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PostPosted: Fri Aug 18, 2017 8:53 am 
The type (MK 22) of MB director is noted specifically (& more than once) in her after-action damage reports following the mess off Tassafaronga. Ditto the MK19 for her 5".

Perhaps she was built w/a MK 18 & it was changed sometime later between 1930 & 1941-42(?), but I honestly don't know.


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PostPosted: Fri Aug 18, 2017 4:15 pm 
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Vlad wrote:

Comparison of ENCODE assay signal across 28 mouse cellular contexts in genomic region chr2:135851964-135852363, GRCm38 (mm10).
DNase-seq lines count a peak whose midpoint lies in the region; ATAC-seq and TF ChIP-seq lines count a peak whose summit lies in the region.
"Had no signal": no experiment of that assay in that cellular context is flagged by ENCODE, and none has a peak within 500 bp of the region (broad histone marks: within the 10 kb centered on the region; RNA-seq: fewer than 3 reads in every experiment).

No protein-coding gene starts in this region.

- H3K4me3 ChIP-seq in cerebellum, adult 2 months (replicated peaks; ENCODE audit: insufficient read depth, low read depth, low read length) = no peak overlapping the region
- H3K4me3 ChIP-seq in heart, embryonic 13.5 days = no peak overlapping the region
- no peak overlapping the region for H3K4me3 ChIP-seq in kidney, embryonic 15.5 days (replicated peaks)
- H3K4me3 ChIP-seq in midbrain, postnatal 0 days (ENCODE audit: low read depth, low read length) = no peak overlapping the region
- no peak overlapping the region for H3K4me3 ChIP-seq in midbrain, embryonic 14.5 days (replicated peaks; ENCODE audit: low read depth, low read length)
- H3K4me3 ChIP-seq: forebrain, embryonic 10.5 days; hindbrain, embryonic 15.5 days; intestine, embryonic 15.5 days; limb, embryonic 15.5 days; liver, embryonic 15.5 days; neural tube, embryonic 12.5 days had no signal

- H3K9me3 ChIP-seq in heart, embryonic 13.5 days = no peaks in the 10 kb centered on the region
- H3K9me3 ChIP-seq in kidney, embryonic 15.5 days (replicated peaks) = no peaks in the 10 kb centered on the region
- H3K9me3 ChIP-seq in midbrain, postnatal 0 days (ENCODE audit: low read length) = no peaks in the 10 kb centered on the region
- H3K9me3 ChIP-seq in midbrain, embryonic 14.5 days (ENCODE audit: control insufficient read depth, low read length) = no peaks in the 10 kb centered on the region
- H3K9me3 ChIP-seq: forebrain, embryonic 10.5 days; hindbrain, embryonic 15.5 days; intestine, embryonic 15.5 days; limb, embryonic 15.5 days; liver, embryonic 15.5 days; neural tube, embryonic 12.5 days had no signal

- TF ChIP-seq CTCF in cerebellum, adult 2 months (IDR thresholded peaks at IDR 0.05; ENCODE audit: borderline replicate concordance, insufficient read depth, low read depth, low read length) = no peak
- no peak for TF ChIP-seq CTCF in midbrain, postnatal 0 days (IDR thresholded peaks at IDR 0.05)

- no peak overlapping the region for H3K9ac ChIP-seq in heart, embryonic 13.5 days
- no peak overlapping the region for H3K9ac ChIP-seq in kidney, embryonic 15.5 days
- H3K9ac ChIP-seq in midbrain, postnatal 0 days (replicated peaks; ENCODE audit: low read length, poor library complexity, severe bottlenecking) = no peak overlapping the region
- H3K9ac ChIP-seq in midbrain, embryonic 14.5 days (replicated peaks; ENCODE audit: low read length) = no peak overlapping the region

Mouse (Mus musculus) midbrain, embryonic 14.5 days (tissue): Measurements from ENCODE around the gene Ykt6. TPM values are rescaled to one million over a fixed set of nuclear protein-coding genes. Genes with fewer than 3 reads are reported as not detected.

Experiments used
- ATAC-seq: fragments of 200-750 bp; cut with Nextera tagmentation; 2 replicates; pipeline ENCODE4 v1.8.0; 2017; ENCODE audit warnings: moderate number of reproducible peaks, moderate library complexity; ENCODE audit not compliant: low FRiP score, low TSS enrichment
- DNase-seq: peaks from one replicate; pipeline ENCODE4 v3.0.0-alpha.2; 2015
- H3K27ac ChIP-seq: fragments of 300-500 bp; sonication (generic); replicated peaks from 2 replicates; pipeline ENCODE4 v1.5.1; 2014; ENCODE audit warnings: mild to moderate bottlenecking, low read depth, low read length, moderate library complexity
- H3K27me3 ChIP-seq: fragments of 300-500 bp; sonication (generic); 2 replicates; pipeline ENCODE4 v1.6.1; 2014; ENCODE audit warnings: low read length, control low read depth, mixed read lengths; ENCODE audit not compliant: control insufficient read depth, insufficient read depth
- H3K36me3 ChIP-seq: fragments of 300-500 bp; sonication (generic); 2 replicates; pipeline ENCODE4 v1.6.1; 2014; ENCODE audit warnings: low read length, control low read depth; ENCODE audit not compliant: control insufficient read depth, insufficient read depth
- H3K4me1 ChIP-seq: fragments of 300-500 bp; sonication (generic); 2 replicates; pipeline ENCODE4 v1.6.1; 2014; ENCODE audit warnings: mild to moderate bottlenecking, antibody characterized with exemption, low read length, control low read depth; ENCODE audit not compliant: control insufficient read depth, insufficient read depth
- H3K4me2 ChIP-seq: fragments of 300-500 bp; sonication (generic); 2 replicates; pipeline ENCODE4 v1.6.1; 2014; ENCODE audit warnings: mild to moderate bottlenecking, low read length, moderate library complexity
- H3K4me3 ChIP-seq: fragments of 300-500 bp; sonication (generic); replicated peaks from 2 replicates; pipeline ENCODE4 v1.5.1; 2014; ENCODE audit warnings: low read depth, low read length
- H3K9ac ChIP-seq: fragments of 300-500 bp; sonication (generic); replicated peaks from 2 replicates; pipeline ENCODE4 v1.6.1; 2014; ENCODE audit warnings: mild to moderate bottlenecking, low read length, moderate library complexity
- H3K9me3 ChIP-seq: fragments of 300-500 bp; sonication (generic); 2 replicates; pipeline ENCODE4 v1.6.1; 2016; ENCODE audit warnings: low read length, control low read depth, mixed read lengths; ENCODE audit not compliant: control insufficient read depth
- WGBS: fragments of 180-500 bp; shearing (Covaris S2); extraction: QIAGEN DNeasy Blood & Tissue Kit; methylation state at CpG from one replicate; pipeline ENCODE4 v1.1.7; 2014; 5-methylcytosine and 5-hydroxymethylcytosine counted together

May need confirmation for this, but I believe that while the barbettes for the twin and triple turrets were the same diameter, the hull was too fine forward and aft to accommodate the larger magazines and other associated equipment of the triple turrets. You're right, having the heavier turrets higher up did have a negative impact on stability, but it seems they didn't have a choice since they could only fit the smaller turrets nearer the ends.


Thanks Vlad, interesting stuff! Presumably a compromise made necessary by treaty limitations.

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PostPosted: Sat Aug 19, 2017 9:20 am 
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Admiral John Byng wrote:
Thanks Vlad, interesting stuff! Presumably a compromise made necessary by treaty limitations.